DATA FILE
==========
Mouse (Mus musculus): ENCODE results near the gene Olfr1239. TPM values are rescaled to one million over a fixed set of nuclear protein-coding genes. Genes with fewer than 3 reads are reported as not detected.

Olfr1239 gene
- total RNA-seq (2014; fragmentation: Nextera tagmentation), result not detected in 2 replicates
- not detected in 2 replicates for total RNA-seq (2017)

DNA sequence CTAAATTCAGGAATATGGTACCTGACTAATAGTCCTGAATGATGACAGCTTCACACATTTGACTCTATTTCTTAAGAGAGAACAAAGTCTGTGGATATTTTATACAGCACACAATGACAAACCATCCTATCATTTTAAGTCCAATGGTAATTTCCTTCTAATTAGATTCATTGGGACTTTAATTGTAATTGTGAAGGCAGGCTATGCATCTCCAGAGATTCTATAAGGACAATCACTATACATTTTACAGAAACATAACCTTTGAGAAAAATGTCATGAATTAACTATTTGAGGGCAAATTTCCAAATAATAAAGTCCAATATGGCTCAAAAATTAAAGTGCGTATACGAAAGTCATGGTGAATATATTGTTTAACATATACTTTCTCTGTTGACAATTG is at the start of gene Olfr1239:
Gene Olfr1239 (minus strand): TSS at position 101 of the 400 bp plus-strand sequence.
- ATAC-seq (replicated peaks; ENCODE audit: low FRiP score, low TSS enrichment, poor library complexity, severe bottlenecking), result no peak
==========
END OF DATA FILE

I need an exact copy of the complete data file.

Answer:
Mouse (Mus musculus): ENCODE results near the gene Olfr1239. TPM values are rescaled to one million over a fixed set of nuclear protein-coding genes. Genes with fewer than 3 reads are reported as not detected.

Olfr1239 gene
- total RNA-seq (2014; fragmentation: Nextera tagmentation), result not detected in 2 replicates
- not detected in 2 replicates for total RNA-seq (2017)

DNA sequence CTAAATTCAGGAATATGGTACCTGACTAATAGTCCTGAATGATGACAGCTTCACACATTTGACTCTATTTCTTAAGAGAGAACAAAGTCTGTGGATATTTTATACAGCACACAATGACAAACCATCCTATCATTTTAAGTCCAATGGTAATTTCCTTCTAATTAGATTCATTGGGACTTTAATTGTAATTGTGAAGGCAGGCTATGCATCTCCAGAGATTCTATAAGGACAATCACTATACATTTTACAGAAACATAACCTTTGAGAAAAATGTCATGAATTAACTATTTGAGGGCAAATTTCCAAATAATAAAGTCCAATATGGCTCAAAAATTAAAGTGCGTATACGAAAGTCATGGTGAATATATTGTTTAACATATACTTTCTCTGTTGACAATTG is at the start of gene Olfr1239:
Gene Olfr1239 (minus strand): TSS at position 101 of the 400 bp plus-strand sequence.
- ATAC-seq (replicated peaks; ENCODE audit: low FRiP score, low TSS enrichment, poor library complexity, severe bottlenecking), result no peak